6G Vision for Public Safety15.09.2020
We recently joined the 6G Flagship Ecosystem and you might be wondering why. 6G is far away. Most markets are only testing the preceding generation 5G solutions. Thus, there are very few concrete projects to run. Why did we want to be a part of the ecosystem?
Working with networks, all kinds of connections and collaboration is like a second nature to us. We want to be a part of envisioning the future of wireless connectivity. Further, this ecosystem and the research is championed by the university of Oulu also based here in Finland making it very easy for us to collaborate.
Lately we have run into publications presenting a vision for 6G and we think this will be a good way to kick off our participation. Since we have the most experience from public safety, we decided to focus on thinking what 6G could bring about in that arena. In a sense, we are trying to see where the current trends in our home market can lead to, when technology is radically improved. In the end we identified three core areas: Virtual Presence, Autonomous Systems and Computational Fog.
Medical and other expert knowledge has only increased in specialization over the decades. We see that this trend will continue. What it has already meant for, especially the emergency services, is the need to reach back to the expertise of specialists that cannot arrive at the scene of the emergency. In the first generation this meant calling for advice over voice radio and lately it has meant streaming video and vital signs to ER doctors waiting for the ambulance to arrive. Some of our customers are even running 360-degrees cameras inside ambulances to provide a full view of the patient to the hospital and enable the doctors to remotely direct the procedures performed by the paramedics.
As we extrapolate this trend and remove the technical barriers especially in data transmission rates, we believe that two things will happen. First, full digital twins will be built of patients even from an ambulance. An enormous amount of data will be measured and transmitted to enable a medical simulation inside a hospital that allows for testing treatments virtually before they are applied in real life.
Second, teams of experts will be able to utilize virtual reality to enter the scene of the emergency. In some cases, for example, in dangerous situations, there will not even be a single human onsite. This may seem like not too hard a challenge even for current technology, but the way we see this happening with 6G is that there is a team of experts from around the world collaborating in the same environment. Not only will they need to see the scene in real time, but they need to be able to also manipulate each other and common artifacts as part of their work. Similarly, the persons onsite will utilize Augmented Reality to see and interact with the virtual participants. Keeping a full team of persons all in sync with the reality will be a tremendous challenge for future mobile networks.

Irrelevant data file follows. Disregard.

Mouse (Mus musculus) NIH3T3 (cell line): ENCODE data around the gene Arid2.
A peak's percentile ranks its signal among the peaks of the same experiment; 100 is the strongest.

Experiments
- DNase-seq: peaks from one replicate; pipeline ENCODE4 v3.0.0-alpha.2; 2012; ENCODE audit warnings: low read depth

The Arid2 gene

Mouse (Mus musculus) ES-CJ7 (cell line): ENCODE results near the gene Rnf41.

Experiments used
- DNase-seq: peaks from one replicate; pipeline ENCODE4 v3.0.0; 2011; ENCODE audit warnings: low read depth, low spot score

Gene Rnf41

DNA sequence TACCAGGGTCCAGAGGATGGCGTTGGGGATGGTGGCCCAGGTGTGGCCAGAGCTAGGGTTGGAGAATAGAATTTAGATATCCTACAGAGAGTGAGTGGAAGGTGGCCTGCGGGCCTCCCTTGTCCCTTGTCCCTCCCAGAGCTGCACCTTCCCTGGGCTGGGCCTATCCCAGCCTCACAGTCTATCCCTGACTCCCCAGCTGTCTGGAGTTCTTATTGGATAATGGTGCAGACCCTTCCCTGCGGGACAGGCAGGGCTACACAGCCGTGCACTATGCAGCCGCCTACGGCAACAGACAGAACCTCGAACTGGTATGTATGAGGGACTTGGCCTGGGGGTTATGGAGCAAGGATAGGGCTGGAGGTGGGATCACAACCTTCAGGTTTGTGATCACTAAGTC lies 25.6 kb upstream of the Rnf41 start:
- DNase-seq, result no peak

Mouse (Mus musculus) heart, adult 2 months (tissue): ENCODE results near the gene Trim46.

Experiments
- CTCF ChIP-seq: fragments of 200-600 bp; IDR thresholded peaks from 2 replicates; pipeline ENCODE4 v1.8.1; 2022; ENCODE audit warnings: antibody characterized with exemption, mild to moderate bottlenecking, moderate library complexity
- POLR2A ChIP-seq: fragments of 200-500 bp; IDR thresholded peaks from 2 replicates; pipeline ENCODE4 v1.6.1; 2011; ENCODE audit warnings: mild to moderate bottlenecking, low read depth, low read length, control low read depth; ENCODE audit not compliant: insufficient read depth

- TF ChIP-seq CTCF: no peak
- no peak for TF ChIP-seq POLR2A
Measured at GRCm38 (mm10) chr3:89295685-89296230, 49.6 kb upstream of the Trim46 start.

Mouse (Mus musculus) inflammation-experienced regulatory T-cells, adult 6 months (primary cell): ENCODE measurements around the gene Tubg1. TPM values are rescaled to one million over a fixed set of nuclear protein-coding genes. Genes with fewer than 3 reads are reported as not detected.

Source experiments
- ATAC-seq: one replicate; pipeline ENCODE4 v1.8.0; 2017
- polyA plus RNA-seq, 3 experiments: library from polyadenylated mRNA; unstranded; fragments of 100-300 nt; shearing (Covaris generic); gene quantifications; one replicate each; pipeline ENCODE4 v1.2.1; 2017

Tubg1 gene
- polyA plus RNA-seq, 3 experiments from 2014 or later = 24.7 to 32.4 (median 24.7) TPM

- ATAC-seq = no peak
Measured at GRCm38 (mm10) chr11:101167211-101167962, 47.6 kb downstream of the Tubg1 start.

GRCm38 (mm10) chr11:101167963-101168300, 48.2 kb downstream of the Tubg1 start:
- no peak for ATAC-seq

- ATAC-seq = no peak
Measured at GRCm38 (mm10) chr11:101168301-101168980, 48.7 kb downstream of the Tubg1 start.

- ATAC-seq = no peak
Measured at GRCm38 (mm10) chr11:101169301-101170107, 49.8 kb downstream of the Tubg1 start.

Autonomous and Remote Systems
A common misconception is that autonomous cars and other machines would not require connectivity. Even though many of the activities are done on the device, there is a considerable need for highly reliable redundant connectivity. In the public safety domain, autonomous systems are most commonly deployed in search and rescue type of missions with flying drones leading the way.
We believe that 6G latency and throughput will make it possible to build many of such systems in away that all of the processing is done on the backend. This will make running some machine learning applications a lot easier and most importantly limit the cost of the autonomous unit even to a point where the unit may be disposable. Thus, large swarms of autonomous units will be able to enter, for example, forest fires without the need to be recovered. However, this will not only put a strain on the data rate, but on the network architecture. In such emergencies that cover larger geographical areas, the range from a base station will require the network to be extendable by emergency vehicles and the drones themselves in a mesh networking fashion. Increasing the range from the base station directly will hit the limits of physics unbreakable by technical innovation.